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QlikView replaces OLAP-based BI at HomeChoice

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Leading catalogue retailer HomeChoice has won rapid and enthusiastic user acceptance for its implementation of new-generation business intelligence (BI) tool QlikView. The software has improved efficiencies and enabled better use of valuable skills, says HomeChoice ICT Director Lorraine Cock.


“HomeChoice manages hundreds of thousands of stock keeping units (SKUs) with high order volumes, around 30,000 per month,” says Cock. “We have a very high need for IT systems that can support sophisticated analysis and forecasting, for our marketing and merchandising departments in particular. Unlike traditional retailers, we go directly to our customers and so we need to know them as well as possible.”
The company previously ran an older BI system on top of a data warehouse developed in-house, but realised during 2006 that it needed a more sophisticated, user-friendly tool that would enable it to extract the greatest value from the five years’ worth of detailed data it had gathered.
“We asked several software vendors to do us a proof of concept and then gave our test users a detailed checklist so we could rate the alternatives rationally,” says Business Information consultant Upuli De Abrew. “QlikView emerged as the clear leader among both users and technical staff. They used our own data to create a proof of concept model that actually answered real questions about our business. They produced more in five days than anyone else could in a few weeks.”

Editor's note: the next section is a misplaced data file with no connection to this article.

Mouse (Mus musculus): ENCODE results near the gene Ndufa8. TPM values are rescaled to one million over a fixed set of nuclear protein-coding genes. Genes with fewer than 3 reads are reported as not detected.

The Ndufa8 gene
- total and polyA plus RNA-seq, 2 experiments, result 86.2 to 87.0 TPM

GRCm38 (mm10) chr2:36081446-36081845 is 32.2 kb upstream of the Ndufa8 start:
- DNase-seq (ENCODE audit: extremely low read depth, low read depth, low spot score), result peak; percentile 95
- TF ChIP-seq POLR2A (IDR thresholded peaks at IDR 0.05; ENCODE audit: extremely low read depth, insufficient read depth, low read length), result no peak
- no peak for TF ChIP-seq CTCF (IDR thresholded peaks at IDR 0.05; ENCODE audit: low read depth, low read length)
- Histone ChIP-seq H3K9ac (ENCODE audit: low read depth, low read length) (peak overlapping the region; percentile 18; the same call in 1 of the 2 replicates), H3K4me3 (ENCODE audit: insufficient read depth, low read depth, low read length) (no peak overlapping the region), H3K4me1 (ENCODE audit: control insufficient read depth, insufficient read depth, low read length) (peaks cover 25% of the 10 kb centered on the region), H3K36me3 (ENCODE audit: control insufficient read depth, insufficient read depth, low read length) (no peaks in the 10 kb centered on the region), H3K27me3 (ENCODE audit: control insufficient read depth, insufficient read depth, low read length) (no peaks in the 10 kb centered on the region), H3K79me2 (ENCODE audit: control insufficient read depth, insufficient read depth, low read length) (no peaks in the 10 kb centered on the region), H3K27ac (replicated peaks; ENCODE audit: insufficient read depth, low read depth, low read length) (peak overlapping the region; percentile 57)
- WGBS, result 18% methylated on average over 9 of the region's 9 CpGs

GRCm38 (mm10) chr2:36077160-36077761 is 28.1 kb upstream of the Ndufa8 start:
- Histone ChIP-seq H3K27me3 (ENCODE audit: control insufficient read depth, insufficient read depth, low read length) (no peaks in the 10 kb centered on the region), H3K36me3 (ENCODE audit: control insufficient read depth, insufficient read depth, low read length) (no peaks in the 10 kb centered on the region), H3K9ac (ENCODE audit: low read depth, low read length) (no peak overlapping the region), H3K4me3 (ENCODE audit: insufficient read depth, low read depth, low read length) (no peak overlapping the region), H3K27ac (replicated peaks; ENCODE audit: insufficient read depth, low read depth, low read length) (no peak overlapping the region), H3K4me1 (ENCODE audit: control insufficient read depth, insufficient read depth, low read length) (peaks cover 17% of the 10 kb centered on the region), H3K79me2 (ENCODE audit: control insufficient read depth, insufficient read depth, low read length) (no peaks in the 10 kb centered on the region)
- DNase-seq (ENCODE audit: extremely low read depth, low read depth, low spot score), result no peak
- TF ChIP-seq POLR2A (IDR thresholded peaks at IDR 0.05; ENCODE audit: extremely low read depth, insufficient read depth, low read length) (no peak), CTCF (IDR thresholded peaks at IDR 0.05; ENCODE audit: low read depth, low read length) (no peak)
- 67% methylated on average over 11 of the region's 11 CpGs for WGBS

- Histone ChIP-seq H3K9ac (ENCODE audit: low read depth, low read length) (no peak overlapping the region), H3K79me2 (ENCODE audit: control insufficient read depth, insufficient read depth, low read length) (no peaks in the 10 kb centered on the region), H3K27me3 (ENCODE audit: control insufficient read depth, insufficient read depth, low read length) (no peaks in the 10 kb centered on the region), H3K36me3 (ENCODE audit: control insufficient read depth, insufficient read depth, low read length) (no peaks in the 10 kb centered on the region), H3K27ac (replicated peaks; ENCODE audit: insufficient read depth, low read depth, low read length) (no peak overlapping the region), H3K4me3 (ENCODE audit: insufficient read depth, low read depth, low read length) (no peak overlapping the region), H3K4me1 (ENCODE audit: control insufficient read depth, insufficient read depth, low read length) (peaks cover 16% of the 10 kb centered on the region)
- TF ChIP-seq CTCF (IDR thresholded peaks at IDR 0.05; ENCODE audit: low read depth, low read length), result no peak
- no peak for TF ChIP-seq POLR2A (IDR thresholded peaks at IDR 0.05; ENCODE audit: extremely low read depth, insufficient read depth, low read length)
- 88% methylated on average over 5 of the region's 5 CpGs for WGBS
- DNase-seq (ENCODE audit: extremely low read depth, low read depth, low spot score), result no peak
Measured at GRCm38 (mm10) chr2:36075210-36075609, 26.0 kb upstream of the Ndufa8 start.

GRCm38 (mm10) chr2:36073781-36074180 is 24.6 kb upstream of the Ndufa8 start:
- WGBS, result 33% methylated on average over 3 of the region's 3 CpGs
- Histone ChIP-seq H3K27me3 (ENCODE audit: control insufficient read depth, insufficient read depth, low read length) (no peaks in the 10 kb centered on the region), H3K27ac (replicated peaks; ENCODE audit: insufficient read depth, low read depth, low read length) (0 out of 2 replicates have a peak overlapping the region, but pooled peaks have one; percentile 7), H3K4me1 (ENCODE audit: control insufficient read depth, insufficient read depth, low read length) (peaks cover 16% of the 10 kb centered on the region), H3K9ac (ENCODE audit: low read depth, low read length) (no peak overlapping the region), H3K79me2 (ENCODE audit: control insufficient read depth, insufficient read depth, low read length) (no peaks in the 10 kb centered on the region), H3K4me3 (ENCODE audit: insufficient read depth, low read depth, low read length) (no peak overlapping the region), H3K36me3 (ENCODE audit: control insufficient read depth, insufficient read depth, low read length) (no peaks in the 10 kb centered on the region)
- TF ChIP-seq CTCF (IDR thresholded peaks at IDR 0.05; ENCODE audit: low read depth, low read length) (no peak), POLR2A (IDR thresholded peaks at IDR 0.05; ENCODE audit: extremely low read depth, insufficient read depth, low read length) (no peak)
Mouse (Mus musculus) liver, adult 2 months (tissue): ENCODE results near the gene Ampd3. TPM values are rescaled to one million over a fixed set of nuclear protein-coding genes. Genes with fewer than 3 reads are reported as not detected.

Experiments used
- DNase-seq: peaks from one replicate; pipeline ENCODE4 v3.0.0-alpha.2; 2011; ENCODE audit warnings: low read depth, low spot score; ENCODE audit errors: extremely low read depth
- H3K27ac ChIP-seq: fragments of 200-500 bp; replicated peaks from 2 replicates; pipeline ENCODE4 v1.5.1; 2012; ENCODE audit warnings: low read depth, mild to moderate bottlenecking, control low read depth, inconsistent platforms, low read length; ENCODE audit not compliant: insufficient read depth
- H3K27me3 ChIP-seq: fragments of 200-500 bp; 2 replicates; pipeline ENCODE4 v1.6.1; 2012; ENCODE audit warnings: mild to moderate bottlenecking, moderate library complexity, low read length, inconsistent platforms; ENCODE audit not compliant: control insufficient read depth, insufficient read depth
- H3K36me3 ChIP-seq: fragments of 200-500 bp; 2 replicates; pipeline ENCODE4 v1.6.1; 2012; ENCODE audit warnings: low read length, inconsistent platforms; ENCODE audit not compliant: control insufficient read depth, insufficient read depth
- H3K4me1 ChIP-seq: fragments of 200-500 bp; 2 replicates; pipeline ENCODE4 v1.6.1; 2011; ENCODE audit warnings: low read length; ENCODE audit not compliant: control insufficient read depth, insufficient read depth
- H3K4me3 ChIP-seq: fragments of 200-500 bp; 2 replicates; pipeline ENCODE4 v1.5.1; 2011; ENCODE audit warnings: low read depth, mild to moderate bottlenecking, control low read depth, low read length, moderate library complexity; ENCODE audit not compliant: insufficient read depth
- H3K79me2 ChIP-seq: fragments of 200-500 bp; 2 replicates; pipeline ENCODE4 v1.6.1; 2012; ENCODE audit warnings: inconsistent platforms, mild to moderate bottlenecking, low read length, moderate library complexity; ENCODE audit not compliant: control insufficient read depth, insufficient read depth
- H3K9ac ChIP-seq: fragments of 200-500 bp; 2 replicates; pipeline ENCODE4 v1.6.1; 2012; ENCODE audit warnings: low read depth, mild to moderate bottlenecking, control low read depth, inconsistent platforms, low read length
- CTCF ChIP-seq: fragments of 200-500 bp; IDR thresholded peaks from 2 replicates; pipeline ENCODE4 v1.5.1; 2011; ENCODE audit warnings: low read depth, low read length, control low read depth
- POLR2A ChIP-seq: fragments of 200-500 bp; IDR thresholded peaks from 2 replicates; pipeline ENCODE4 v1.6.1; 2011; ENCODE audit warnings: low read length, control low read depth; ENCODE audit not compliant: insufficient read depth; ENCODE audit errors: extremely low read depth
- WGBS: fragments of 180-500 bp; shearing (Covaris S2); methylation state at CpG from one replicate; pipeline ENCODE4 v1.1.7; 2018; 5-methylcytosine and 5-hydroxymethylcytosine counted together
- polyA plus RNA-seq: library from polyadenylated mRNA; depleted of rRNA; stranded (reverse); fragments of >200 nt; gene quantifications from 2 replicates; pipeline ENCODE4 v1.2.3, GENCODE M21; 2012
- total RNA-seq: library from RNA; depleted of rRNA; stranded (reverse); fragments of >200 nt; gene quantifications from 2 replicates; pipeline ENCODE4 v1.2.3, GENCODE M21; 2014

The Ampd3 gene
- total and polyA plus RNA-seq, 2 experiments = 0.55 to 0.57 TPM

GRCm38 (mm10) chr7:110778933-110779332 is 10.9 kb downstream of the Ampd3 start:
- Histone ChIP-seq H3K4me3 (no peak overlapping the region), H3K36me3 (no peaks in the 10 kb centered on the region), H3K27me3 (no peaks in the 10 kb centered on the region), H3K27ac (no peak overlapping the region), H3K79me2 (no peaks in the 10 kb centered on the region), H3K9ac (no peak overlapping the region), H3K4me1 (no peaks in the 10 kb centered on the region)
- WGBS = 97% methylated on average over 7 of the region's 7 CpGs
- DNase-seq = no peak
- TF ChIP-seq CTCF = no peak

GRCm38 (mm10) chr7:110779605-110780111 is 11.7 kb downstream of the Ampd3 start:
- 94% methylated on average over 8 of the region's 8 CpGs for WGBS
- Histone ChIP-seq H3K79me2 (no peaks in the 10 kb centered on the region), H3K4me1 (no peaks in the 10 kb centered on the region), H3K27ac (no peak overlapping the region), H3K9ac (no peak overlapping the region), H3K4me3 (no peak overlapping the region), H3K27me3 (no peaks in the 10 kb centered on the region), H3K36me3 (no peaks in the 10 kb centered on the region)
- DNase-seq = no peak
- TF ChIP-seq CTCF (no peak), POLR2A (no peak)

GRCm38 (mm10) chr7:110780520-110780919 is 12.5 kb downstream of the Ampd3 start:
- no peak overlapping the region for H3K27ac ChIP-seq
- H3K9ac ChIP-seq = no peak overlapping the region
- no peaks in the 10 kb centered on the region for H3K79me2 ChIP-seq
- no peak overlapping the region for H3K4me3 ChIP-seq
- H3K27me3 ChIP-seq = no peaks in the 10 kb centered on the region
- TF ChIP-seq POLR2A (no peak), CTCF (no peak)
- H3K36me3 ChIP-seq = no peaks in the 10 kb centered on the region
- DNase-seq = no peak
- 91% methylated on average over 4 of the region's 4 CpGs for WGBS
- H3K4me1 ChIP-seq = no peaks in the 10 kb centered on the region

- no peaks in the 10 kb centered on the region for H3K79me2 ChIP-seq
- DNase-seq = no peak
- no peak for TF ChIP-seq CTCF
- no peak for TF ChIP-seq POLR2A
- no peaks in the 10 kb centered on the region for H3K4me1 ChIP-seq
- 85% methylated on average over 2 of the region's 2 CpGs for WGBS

Cock says that where no more than ten people ever used the previous BI system, QlikView has rapidly built to 40 users in the six month since its implementation. “Our senior executives and analysts feel very empowered,” she says.
“Our ERP team has seen a drastic reduction in the number of data requests, and yet the business has better information than ever before. What previously took hours or even days of hard work with spreadsheets can now be achieved in minutes. Once people see it in action they’re instantly converted, and it has continued to deliver on the early promise it showed.”
Cock adds that QlikView has also offered much better value for money than its rivals. “In every other case we were looking at tools that offered less, with astronomical licensing charges and heavy hardware requirements. QlikView’s compression factor means a much lower hardware burden in addition to its speed and ease of use. You do need good memory if the in-memory processing is to work at its best, though.”
QlikView’s ease of use has also enabled HomeChoice to be almost completely self-sufficient since implementation. “The technical teams were put through a couple of days of training and they’ve taken complete ownership of the system,” says De Abrew. “They have hardly any need for external support.”